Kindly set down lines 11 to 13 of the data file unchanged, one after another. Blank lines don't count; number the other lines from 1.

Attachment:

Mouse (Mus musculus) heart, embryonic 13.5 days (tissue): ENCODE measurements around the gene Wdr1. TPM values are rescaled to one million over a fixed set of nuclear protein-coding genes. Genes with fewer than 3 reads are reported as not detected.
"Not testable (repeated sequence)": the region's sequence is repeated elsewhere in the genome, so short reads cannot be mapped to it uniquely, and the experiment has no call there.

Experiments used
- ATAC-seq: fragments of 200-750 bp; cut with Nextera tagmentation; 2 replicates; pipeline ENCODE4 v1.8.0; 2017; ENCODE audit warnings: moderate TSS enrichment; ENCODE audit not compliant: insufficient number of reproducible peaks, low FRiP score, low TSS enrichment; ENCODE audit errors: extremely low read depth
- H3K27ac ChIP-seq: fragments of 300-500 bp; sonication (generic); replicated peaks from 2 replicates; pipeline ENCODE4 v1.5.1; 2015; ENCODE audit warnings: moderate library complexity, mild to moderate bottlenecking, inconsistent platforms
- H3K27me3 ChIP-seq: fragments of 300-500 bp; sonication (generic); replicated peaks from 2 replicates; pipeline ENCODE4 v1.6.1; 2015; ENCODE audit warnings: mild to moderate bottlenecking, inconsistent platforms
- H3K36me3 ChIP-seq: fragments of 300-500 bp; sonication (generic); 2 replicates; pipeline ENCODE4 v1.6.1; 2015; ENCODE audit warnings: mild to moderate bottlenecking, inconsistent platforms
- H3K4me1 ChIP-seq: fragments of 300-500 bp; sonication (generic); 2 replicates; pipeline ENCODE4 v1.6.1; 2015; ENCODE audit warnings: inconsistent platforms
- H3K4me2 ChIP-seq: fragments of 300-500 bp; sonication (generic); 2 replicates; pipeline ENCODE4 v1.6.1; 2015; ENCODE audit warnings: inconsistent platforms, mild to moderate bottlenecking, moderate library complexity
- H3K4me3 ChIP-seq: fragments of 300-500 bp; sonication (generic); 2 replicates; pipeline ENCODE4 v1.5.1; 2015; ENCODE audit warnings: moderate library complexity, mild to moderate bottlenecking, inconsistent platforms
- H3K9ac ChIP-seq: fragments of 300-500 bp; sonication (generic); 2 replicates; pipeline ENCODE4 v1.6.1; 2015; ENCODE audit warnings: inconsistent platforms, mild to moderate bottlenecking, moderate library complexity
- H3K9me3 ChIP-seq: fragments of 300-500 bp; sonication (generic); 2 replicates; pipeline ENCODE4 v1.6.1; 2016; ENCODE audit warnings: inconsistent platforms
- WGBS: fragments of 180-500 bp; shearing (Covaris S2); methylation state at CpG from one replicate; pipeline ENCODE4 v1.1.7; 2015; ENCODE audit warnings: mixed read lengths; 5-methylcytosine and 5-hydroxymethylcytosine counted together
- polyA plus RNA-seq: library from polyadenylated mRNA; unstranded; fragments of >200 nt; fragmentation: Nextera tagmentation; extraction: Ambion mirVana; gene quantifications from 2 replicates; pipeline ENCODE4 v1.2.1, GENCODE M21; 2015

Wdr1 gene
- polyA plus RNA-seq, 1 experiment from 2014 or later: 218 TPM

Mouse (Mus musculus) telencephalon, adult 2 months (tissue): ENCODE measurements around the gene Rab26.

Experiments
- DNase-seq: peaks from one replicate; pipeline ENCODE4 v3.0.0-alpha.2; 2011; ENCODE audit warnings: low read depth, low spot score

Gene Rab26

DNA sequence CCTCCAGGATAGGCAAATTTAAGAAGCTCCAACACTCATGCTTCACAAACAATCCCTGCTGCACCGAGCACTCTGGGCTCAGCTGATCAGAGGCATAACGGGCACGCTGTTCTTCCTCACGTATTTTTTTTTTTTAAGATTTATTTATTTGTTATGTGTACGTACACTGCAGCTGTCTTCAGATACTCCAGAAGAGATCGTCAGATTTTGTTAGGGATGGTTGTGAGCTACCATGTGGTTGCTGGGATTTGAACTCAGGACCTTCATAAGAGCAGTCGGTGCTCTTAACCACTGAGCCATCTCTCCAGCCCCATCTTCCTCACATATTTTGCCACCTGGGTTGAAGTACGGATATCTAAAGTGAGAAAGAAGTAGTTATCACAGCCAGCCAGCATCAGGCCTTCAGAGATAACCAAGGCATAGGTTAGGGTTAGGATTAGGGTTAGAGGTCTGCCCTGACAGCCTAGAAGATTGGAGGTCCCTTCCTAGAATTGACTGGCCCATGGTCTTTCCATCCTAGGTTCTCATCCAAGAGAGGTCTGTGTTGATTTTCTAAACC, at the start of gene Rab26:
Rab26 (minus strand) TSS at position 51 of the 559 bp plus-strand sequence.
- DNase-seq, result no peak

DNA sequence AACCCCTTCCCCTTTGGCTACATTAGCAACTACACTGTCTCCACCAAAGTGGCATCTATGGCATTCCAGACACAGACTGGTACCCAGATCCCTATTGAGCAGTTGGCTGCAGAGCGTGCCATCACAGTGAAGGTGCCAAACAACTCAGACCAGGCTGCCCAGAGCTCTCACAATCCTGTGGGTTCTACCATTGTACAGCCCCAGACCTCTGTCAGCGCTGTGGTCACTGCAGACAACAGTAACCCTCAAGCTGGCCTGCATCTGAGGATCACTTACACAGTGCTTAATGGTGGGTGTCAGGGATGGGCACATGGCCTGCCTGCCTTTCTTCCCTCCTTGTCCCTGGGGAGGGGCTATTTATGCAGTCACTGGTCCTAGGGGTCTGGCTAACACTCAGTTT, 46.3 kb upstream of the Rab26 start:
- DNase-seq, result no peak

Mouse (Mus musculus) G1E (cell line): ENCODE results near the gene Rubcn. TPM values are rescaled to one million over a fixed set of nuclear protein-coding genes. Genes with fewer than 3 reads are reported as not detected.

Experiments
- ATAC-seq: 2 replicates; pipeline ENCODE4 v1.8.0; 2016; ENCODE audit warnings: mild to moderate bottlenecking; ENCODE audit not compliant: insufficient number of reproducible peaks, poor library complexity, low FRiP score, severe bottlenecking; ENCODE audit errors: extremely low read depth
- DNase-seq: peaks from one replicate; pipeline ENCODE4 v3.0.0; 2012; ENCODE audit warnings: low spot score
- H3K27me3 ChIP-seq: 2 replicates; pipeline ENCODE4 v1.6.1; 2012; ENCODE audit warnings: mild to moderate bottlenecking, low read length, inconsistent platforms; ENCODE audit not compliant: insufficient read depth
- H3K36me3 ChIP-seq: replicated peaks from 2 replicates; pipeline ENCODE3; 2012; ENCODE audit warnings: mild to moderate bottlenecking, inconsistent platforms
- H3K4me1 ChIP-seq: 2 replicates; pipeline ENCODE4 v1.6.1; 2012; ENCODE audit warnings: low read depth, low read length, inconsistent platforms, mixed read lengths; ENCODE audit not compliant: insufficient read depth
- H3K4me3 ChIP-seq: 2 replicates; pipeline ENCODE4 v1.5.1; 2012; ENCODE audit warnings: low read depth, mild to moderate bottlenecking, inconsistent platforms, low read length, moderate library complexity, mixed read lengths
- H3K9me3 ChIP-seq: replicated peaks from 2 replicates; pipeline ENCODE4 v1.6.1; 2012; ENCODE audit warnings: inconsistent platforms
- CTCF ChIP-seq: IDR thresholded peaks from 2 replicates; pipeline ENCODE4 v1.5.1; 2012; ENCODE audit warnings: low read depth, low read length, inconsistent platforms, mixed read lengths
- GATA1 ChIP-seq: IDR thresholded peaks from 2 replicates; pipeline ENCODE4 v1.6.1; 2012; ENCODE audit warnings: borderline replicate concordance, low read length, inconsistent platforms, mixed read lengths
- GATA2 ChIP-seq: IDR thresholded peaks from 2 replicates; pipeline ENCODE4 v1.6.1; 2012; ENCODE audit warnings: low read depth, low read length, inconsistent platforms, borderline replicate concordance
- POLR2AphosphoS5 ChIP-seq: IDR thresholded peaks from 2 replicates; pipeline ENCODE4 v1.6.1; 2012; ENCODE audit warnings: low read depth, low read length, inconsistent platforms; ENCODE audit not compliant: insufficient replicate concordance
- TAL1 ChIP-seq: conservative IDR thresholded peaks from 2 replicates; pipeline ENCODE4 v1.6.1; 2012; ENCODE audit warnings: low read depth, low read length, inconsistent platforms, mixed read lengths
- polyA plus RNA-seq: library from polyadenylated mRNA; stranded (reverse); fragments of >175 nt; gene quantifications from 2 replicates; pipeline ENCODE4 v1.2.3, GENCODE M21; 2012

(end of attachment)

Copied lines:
- H3K9ac ChIP-seq: fragments of 300-500 bp; sonication (generic); 2 replicates; pipeline ENCODE4 v1.6.1; 2015; ENCODE audit warnings: inconsistent platforms, mild to moderate bottlenecking, moderate library complexity
- H3K9me3 ChIP-seq: fragments of 300-500 bp; sonication (generic); 2 replicates; pipeline ENCODE4 v1.6.1; 2016; ENCODE audit warnings: inconsistent platforms
- WGBS: fragments of 180-500 bp; shearing (Covaris S2); methylation state at CpG from one replicate; pipeline ENCODE4 v1.1.7; 2015; ENCODE audit warnings: mixed read lengths; 5-methylcytosine and 5-hydroxymethylcytosine counted together